ORLANDO, FLA. — Red Lobster is off the hook.

As part of a comprehensive plan to increase shareholder value, the board of directors for Darden Restaurants, Inc. has approved a tax-free spin-off or sale of the seafood chain.

Other components of the review include reducing unit growth at Olive Garden and LongHorn Steakhouse, lowering capital expenditures and forgoing acquisitions of additional brands. The company expects to increase cost savings through aggressive operating support cost management and enhanced cost efficiencies in order to increase return of capital to shareholders through dividends and its share repurchase program. Compensation and incentive programs for senior management will be refined to emphasize same-restaurant sales growth and free cash flow.

“In developing this plan we assessed a number of alternative ways to segment our portfolio of brands and leverage our other assets, including our real estate,” said Clarence Otis, chairman and chief executive officer, during a Dec. 19 conference call with financial analysts. “We’re excited about the plan we’ve chosen because it enables us to continue to benefit from the complementary strengths of our brands.”

The announcement comes at a time of increasing sales volatility for the casual-dining segment. Darden has implemented other recent changes that have included reducing workforce, slashing operating costs and overhauling its Olive Garden brand to restore sales momentum for the Italian restaurant chain. Darden also this year tested an express-lunch model in some of its Red Lobster restaurants that was dismantled after a few months. On Sept. 23, Barington Capital Group, L.P., which owns 1.4% of Darden’s outstanding common stock, wrote a letter to the board of directors recommending the company split its restaurant operations and real estate properties.

With 705 restaurants in the United States and Canada, Red Lobster had annual sales of approximately $2.6 billion in fiscal 2013. Amidst changing consumer dynamics, the company said Red Lobster’s competitive position and priorities have diverged significantly from those of Darden’s other brands, which also includes The Capital Grille, Yard House, Bahama Breeze, Seasons 52 and Eddie V’s Prime Seafood.

“We talk about pockets of consumer strength,” Mr. Otis said. “One example is more financially secure consumers. Another is younger consumers, even just the sheer size of that category. With the exception of Red Lobster, all of our brands are having success increasing their relevance to these various pockets of strength.”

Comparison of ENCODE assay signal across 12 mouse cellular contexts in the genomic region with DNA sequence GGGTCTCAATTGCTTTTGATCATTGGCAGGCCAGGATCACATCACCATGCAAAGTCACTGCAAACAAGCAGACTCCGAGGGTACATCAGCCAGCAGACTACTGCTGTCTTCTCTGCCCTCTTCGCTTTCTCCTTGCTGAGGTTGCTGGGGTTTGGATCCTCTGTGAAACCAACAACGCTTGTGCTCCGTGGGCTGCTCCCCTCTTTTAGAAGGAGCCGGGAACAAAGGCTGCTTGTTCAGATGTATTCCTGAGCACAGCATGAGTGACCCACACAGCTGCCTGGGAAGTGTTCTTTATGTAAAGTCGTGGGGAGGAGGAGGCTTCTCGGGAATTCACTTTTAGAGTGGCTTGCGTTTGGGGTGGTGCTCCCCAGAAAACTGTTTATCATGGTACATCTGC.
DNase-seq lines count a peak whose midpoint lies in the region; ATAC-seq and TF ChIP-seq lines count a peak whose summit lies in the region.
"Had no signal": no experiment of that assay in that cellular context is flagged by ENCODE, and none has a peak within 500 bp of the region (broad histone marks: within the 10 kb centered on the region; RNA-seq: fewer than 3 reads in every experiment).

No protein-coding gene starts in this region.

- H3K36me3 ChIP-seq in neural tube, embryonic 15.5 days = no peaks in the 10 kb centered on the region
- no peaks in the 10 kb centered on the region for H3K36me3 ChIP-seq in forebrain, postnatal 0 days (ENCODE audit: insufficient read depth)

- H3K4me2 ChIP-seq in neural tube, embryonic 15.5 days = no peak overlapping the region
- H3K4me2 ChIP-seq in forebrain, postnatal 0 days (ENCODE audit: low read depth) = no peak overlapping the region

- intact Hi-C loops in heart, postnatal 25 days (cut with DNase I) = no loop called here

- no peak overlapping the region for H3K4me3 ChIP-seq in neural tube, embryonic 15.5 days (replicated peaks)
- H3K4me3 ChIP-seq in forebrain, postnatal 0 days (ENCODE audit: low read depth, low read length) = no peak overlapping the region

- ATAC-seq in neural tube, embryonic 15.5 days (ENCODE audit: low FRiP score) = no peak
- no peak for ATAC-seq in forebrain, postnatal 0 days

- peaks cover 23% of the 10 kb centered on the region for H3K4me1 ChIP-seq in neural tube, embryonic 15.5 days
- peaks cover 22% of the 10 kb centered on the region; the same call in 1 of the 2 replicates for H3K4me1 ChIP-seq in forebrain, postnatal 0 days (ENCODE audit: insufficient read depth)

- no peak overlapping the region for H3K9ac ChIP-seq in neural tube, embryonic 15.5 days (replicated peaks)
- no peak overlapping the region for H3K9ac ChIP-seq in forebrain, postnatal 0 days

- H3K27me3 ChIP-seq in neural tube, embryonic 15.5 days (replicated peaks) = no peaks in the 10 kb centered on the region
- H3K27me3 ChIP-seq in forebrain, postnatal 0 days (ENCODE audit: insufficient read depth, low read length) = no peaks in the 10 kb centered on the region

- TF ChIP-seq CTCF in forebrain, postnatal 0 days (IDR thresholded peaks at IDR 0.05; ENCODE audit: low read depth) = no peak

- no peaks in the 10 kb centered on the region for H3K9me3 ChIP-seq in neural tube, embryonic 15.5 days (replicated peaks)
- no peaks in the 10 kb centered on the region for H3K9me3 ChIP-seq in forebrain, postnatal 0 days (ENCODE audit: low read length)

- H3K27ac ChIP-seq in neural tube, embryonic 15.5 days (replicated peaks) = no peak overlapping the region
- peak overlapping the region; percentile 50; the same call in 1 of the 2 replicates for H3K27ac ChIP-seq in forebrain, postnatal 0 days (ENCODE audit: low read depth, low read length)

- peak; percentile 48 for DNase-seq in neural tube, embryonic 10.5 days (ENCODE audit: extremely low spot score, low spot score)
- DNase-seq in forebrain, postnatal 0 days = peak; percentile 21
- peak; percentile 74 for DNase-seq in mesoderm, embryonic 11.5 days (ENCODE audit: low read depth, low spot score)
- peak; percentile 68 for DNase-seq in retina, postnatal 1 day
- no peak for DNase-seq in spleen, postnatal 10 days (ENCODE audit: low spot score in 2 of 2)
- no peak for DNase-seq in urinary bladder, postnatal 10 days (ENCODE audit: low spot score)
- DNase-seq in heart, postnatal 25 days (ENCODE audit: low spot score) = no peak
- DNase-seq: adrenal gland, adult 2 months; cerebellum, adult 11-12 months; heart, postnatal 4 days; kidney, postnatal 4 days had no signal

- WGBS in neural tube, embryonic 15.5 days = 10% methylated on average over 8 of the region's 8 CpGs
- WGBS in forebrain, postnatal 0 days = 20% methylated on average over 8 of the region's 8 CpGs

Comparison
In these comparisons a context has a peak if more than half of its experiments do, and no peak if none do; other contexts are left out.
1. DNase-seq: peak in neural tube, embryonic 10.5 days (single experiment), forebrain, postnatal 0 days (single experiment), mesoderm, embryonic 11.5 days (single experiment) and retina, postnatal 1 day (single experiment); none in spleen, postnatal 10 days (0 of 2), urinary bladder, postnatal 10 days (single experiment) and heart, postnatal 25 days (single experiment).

Following the separation, Kim Lopdrup, president of Specialty Restaurant Group and New Business for Darden, will become chief executive officer of Red Lobster, and Harald Herrmann, president of Yard House, will succeed Mr. Lopdrup as president of the Specialty Restaurant Group in January. Salli Setta, who was named president of Red Lobster in July, will continue in that role.

If Red Lobster is spun off, Brad Richmond, senior vice-president and chief financial officer of Darden since 2006, will become chief financial and administrative officer of Red Lobster upon completion of the transaction. The completion of the contemplated spin-off is subject to customary conditions and is expected to close in early fiscal 2015, which begins May 26, 2014.

Following the separation, Darden expects it will achieve higher and more consistent same-store sales and earnings per share growth and generate significant free cash flow. The company expects to save at least $60 million annually beginning in fiscal 2015, which represents a $10 million increase over its previous projection of $50 million.

“The spin-off will transform Darden into two independent public companies that can each focus on their different opportunities,” Mr. Otis said. “New Darden’s core strategic focus will be on retaining to core customers and expanding our customer base. … New Red Lobster’s focus will largely be on retaining its core customers and on using its strong and consistent cash flow generation to support what will be a more stable rather than growing return of capital to shareholders.”

Strong same-store sales for LongHorn Steakhouse and solid momentum for the Specialty Restaurant Group chains helped offset a drop in second-quarter income due to costs from recent reduction efforts, as well as legal and financial advisory costs associated with the announced strategic review.

For the quarter ended Nov. 24, net earnings fell 41% to $19.8 million, equal to 15c per share, from $33.6 million, or 26c per share, during the same prior-year period. Food and beverage expenses, including an unfavorable price increase driven by higher shrimp and land-based protein costs, negatively impacted profits. Net sales increased 5% to $2,049.9 million from $1,960 million during last year’s second quarter, but same-restaurant sales and guest counts fell below expectations.

During the quarter, Red Lobster’s sales dipped 5%, while LongHorn Steakhouse sales grew 17%, Olive Garden sales climbed 2%, and the Specialty Restaurant Group sales advanced 21%.

For the first half of the fiscal year, net earnings slipped 38% to $90 million, equal to 69c per share, from $144.4 million, or $1.12 per share, during the same period of the previous year. Net sales for the six months grew 5% to $4,208.4 million from $3,994.8 million.